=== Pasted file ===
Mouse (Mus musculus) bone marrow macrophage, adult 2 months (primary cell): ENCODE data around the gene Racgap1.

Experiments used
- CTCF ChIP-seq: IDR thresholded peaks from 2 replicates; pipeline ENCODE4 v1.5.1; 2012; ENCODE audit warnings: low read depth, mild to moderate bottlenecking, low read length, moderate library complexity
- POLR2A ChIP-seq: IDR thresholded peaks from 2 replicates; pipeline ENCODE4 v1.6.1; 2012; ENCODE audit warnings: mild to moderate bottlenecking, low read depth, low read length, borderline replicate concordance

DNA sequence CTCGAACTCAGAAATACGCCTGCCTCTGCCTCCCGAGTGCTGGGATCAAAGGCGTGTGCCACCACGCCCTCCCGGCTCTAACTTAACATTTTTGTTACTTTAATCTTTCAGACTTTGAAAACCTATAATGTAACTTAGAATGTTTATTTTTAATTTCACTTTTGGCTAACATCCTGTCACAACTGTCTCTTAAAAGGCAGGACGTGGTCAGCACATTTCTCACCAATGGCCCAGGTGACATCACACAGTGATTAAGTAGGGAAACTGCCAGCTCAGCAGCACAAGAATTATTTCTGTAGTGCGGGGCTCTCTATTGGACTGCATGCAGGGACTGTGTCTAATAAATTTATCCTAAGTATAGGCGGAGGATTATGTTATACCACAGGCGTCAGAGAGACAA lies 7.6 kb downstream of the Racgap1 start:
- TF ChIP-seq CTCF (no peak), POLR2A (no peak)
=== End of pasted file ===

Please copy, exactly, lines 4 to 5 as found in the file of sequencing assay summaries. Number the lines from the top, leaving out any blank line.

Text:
- POLR2A ChIP-seq: IDR thresholded peaks from 2 replicates; pipeline ENCODE4 v1.6.1; 2012; ENCODE audit warnings: mild to moderate bottlenecking, low read depth, low read length, borderline replicate concordance

DNA sequence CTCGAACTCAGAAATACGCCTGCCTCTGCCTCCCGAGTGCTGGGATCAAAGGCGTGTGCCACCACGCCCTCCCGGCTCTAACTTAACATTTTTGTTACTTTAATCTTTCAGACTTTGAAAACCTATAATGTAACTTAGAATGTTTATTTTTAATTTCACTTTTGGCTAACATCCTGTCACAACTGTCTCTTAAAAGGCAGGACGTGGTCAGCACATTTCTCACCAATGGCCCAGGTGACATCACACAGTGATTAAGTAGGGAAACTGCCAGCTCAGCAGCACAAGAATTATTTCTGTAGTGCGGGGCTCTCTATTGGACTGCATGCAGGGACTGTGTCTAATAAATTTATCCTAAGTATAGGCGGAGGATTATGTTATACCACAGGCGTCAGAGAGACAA lies 7.6 kb downstream of the Racgap1 start: